What Happens if I am A First-Time Offender?

When you are arrested for the first time, you are likely to be overcome with a range of emotions like shock, frustration, confusion, and fear. While many of us go through life thinking we will never have to face the wrong end of the law, it can happen, leaving us bewildered. Below, we outline the options available to first-time offenders.

Common First-Time Offenses

First offenses are often non-violent, minor, and typically the result of poor decisions. Some of the most common first offenses include:

• Reckless conduct
• Simple battery/assault
• Drug possession
• DUI
• Drug possession with intent to distribute or sell
• Reckless driving or racing
• Alcohol possession by a minor

The state takes these offenses seriously, but first-time offenders often don’t pose a threat as repeat-offenders. If you have been charged with one of these offenses or any other felony or misdemeanor, time is of the essence. Contacting a criminal defense attorney as early on as possible can increase your chances of a better outcome.

What Are Your Options as a First-Time Offender?

Depending on your case, there are several options available to first-time offenders, including:

• Intervention with prosecution prior to formal charges being filed. The aim is to emphasize your clean record and present any available supporting evidence that shows that you will not commit an offense again. Your attorney will go over the facts of your case and point out inadequacies which can help reduce or even dismiss your charges and have your conviction expunged.
• Pretrial diversion or pre-trial intervention – such programs are run by the local state attorney’s office and are often offered to first-time offenders who have been charged with a non-violent third-degree felony or a misdemeanor. Once you have completed the program, which may include enrollment in counseling, restitution, and community service, your charges will be dismissed.
• Plea bargaining – your attorney can emphasize your clean record to negotiate probation terms or withholding of adjudication in exchange for a plea of guilty.
• Drug court – you are eligible for the Adult Drug Court program if your non-drug-related or drug-related offense was motivated by an addiction and you can benefit from help. You will have to take part in a pretrial intervention program and undergo clinical assessment before entering drug court. If you successfully complete the program, your charges may be dismissed, and you may avoid a felony conviction.

As a first-time offender, you could have your charges withdrawn, dismissed, or reduced, but your record will still state a criminal arrest unless you can have it expunged.

The Federal First Offenders Act

This Act provides a probation program for first offenders. The Act specifies that in some non-violent cases of drug possession, you can complete a period of probation that will allow you to have your charges dismissed without being convicted. Your arrest and your case may also be expunged.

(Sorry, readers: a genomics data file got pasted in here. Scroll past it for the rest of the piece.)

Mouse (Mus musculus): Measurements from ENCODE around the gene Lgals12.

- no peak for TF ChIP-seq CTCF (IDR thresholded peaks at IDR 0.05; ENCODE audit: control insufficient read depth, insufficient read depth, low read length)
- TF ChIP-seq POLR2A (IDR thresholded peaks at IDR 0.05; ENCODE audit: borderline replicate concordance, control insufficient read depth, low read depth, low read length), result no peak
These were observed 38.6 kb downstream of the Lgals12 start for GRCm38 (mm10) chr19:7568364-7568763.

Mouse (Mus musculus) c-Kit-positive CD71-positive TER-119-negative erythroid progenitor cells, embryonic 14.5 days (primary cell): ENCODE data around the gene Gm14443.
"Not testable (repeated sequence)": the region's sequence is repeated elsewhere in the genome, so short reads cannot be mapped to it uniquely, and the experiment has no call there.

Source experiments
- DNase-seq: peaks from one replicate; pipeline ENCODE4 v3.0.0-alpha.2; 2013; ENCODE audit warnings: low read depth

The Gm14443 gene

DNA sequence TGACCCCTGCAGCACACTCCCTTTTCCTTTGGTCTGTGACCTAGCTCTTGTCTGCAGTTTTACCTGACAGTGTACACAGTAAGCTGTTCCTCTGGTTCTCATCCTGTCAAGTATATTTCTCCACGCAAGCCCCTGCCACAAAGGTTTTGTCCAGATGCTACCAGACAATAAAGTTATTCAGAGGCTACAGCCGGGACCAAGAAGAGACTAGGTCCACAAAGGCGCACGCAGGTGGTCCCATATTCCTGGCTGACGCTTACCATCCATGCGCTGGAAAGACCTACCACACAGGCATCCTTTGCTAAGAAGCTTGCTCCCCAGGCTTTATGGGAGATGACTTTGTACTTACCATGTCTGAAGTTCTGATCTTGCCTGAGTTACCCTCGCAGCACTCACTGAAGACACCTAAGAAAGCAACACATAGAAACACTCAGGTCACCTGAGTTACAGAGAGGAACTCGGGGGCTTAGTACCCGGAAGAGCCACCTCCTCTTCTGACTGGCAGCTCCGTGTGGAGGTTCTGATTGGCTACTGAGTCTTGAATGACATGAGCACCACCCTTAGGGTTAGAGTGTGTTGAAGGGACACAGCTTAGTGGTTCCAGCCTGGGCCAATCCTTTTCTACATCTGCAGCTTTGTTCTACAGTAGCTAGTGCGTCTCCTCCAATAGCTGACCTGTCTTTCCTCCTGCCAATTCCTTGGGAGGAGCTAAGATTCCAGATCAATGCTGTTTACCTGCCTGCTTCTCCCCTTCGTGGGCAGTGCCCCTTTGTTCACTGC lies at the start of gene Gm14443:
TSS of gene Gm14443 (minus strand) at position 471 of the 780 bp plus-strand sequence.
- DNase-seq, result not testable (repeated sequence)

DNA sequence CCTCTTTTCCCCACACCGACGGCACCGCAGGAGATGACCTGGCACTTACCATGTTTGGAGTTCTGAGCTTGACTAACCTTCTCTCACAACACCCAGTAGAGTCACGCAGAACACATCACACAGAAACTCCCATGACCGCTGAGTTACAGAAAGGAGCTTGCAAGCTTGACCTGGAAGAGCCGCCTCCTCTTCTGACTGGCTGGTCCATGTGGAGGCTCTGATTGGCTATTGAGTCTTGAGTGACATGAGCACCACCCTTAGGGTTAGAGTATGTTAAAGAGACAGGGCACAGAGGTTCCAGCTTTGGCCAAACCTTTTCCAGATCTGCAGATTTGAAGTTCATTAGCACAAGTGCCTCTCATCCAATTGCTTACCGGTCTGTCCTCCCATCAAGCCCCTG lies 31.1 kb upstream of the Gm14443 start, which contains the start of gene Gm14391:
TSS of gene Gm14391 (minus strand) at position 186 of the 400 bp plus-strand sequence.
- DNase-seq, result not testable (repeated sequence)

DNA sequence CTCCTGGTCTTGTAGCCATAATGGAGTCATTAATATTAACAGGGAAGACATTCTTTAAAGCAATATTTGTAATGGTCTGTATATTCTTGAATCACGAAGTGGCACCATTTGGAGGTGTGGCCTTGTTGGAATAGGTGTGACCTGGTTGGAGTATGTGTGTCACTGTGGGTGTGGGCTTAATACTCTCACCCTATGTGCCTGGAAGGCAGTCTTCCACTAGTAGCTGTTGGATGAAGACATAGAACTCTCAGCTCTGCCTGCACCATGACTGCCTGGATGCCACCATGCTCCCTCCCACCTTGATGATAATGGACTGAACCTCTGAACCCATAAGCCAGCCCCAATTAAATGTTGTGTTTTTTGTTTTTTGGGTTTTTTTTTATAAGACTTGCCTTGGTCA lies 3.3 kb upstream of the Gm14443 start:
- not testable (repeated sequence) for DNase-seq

To avoid a criminal record and the penalties that come with conviction, you need to be eligible for the diversion program. To qualify, you must show that you:

• Have been found guilty of simple possession of a controlled substance
• Have not previously been accorded any such first offender treatment
• Have not previously been convicted of violating a state or federal law

What is Expungement?

If you are a first-time offender, you may be able to have your record sealed or expunged once your case is resolved. This means that your convictions will no longer be on the public record. The point of expunging a record for first-time offenders is to show that you have paid your debt for your crime and you can carry on as though the conviction never happened.
Misdemeanors and felonies other than minor misdemeanors or vehicle violations that don’t fall into certain categories can be expunged unless there is a criminal statute that states that a certain crime cannot be expunged. Typical expungable offenses include shoplifting and most kinds of theft, criminal mischief, vandalism, disorderly conduct, trespassing, and other non-violent crimes.

Even if your record is sealed, it can still be accessed by certain people and for certain reasons. For instance, if a potential employer asks if you have ever been convicted of a crime that could have an impact on the position you are interviewing for, you are compelled to acknowledge your expunged conviction.

Do You Need a Criminal Defense Lawyer?

If you are a first-time offender, you will need the help of an experienced criminal defense lawyer who will focus on seeking a reduction in your charges, pretrial diversion, dismissal, and expungement of your charges. The legal of team of Joffe Law, P.A. has more than 50 years of combined experience in the practice of law. Contact us today at 954-723-0007 to protect your rights and reputation.